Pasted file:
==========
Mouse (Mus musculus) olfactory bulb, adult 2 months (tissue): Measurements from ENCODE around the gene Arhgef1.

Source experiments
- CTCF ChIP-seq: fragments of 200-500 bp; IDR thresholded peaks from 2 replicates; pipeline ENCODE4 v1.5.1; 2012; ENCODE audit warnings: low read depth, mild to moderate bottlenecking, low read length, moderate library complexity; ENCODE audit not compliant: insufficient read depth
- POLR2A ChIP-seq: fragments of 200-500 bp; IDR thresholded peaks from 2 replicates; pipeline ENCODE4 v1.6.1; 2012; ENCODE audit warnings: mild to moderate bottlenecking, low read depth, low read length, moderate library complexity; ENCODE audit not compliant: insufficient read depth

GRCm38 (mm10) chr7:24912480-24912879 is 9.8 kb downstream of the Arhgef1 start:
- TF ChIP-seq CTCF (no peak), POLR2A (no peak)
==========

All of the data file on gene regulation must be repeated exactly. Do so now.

Mouse (Mus musculus) olfactory bulb, adult 2 months (tissue): Measurements from ENCODE around the gene Arhgef1.

Source experiments
- CTCF ChIP-seq: fragments of 200-500 bp; IDR thresholded peaks from 2 replicates; pipeline ENCODE4 v1.5.1; 2012; ENCODE audit warnings: low read depth, mild to moderate bottlenecking, low read length, moderate library complexity; ENCODE audit not compliant: insufficient read depth
- POLR2A ChIP-seq: fragments of 200-500 bp; IDR thresholded peaks from 2 replicates; pipeline ENCODE4 v1.6.1; 2012; ENCODE audit warnings: mild to moderate bottlenecking, low read depth, low read length, moderate library complexity; ENCODE audit not compliant: insufficient read depth

GRCm38 (mm10) chr7:24912480-24912879 is 9.8 kb downstream of the Arhgef1 start:
- TF ChIP-seq CTCF (no peak), POLR2A (no peak)